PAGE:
• The United Nations didn’t recognize the siege countries “terror list” stating that it is only bound by sanctions lists put together by UN organs such as the Security Council.
  • The siege countries failed to deliver any evidence to support its claims of Qatar’s support or financing of terrorism. In addressing this key allegation of the blockading countries, little remains to substantiate the actions and steps taken by them. What remains is the difference in views on regional issues, which should have been resolved within the Gulf Cooperation Council (GCC) framework.
  • Qatar and the United States signed on July 10, 2017, a memorandum of understanding on combating terrorism financing. In the signing ceremony, HE the US Secretary of State praised the wise leadership of HH Sheikh Tamim bin Hamad al-Thani, the Emir of the State of Qatar for being the first to respond to the Riyadh summit on combating terrorism financing, and stressed on all the region's states to combat extremism and violence and to not have a safe haven for terrorism and terrorists.
  • HE the US Secretary of State, praised on his visit to Doha on October 22, 2017, the  progress made towards implementing the counterterrorism MOU signed in July, stating that “significant progress has been made in a number of important efforts to – in our counterterrorism joint efforts, including sharing of terrorist lists, terrorist financing. We participated in a number of counterterrorism technical sessions and training, and significant steps have been taken to enhance the aviation security. We have additional work to do, but we are quite pleased with the progress and the relationship that has been strengthened between the two countries, Qatar and the United States, to counter terrorism.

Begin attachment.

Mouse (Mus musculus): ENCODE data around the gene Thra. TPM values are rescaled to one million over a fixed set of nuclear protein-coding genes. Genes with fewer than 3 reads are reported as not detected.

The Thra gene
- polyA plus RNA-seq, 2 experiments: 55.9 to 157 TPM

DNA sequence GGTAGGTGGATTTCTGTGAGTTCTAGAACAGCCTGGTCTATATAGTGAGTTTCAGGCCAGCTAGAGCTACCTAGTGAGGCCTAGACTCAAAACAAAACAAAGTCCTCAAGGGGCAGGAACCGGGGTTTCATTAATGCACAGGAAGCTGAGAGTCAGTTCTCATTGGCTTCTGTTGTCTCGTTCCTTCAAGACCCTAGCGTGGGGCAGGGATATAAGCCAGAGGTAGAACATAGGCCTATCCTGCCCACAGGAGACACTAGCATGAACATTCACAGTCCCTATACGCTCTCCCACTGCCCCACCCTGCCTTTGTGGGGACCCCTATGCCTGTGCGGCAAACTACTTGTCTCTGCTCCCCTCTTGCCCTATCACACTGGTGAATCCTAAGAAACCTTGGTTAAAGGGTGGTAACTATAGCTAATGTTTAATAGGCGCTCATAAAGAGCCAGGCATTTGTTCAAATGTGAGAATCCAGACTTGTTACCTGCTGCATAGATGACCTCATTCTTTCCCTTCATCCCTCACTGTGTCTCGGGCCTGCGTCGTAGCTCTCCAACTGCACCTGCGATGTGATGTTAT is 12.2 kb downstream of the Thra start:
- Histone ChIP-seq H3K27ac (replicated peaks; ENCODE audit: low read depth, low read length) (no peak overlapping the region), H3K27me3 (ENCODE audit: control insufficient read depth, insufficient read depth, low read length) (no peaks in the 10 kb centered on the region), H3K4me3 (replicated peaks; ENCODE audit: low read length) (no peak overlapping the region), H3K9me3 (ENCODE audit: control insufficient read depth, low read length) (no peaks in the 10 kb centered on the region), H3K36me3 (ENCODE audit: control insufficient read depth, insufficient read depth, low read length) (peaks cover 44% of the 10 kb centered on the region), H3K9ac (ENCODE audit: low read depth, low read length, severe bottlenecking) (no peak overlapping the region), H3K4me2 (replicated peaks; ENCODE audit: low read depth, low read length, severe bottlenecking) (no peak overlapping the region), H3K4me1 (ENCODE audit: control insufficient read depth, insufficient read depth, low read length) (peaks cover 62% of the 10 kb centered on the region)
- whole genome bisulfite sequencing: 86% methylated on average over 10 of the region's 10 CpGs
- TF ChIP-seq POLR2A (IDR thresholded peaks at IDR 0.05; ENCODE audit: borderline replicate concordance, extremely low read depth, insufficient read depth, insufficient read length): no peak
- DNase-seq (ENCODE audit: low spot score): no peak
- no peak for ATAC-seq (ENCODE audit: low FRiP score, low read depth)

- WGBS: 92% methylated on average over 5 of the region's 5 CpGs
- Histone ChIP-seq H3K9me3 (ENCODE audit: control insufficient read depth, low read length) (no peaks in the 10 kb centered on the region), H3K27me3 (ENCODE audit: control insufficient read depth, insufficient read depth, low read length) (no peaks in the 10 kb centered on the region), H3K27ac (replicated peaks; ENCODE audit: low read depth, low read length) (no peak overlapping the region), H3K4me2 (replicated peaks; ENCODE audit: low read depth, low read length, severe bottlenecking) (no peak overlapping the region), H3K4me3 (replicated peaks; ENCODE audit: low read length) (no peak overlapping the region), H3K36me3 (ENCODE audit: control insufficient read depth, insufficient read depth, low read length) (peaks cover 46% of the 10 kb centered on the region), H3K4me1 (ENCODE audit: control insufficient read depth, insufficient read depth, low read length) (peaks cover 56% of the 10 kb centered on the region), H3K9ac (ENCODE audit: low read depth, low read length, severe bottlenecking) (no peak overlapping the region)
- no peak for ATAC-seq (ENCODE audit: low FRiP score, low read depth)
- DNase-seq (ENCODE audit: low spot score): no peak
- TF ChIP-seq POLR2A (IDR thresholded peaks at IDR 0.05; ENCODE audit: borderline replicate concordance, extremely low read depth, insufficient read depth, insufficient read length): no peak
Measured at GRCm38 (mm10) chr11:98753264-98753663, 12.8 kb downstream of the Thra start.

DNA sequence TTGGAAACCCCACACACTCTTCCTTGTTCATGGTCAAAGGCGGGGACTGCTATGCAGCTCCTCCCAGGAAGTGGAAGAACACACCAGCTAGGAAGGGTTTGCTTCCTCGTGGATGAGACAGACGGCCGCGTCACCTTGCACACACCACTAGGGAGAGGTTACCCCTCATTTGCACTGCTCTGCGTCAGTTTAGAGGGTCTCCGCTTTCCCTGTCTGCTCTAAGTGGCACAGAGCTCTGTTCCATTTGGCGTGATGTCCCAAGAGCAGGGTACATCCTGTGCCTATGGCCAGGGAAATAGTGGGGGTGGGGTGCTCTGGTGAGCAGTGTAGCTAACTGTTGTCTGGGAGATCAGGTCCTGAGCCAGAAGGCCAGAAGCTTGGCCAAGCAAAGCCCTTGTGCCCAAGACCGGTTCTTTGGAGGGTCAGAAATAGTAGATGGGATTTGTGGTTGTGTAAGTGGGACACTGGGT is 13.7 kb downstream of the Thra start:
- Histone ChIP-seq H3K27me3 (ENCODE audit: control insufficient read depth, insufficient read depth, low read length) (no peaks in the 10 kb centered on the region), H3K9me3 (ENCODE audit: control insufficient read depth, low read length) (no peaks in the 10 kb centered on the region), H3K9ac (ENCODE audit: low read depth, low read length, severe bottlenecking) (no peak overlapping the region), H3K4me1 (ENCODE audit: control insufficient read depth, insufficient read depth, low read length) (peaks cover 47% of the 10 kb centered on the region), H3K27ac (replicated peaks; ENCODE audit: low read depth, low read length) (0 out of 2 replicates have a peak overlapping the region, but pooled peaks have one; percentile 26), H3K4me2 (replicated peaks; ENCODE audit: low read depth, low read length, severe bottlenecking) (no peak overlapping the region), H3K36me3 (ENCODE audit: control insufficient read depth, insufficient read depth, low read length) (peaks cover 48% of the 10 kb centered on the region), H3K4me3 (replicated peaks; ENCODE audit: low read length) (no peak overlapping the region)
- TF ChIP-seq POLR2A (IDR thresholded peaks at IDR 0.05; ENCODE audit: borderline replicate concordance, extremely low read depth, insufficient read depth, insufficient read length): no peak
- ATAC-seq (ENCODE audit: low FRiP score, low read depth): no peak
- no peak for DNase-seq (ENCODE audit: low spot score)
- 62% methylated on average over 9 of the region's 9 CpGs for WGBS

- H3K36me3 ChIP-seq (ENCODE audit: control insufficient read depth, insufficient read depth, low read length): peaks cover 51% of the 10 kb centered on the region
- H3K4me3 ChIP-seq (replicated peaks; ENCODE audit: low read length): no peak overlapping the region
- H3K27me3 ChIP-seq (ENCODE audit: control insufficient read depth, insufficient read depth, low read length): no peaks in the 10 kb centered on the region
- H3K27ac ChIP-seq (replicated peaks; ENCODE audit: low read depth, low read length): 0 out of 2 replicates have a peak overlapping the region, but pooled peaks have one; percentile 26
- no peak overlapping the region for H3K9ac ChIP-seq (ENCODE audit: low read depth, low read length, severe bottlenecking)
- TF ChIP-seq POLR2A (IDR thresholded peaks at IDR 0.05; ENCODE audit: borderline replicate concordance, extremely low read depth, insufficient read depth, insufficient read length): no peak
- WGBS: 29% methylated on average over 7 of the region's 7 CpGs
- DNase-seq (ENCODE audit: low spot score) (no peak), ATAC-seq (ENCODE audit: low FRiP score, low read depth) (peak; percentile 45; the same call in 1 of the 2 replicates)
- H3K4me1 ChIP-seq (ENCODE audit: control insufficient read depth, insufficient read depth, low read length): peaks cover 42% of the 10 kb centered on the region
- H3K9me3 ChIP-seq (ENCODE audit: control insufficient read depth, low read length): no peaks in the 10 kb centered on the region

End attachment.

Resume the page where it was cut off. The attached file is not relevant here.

• Qatar's Attorney General signed on 20 January 2018, a memorandum of understanding with the US Attorney General. The MoU aims at strengthening co-operation between the Qatari Public Prosecution and the US Department of Justice in capacity-building, as well as co-operation in the fight against terrorism and its financing and combating cyber crime.
  • HE the United Kingdom Secretary of Defence praised on September 17, the State of Qatar’s support for the international campaign against terrorism and against “ISIS”, pointing out that, three years after the start of the campaign, achievements could not have been possible without Qatar’s support.
  • HE Germany's Foreign Minister announced in July an agreement to realise coordination between Germany's Federal Intelligence Service (BND) and the State of Qatar to clear up siege countries’ accusations that Qatar supports terrorism.
  • Qatar’s National Anti-Money Laundering and Terrorism Financing Committee announced a new partnership in August 2017, with the Financial Integrity Network (FIN) based in Washington DC, to advise on enhancing Doha’s Anti-Money Laundering and Counter-terrorist Financing System to further meet the heightened and evolving global standards and expectations for financial integrity.
  • Qatar demonstrated to the international community its willingness to address any concerns resulting from the smear campaign, and confirmed that it is also keen on fulfilling all its obligations and pursing its efforts of combating terrorism on the national, regional and international levels.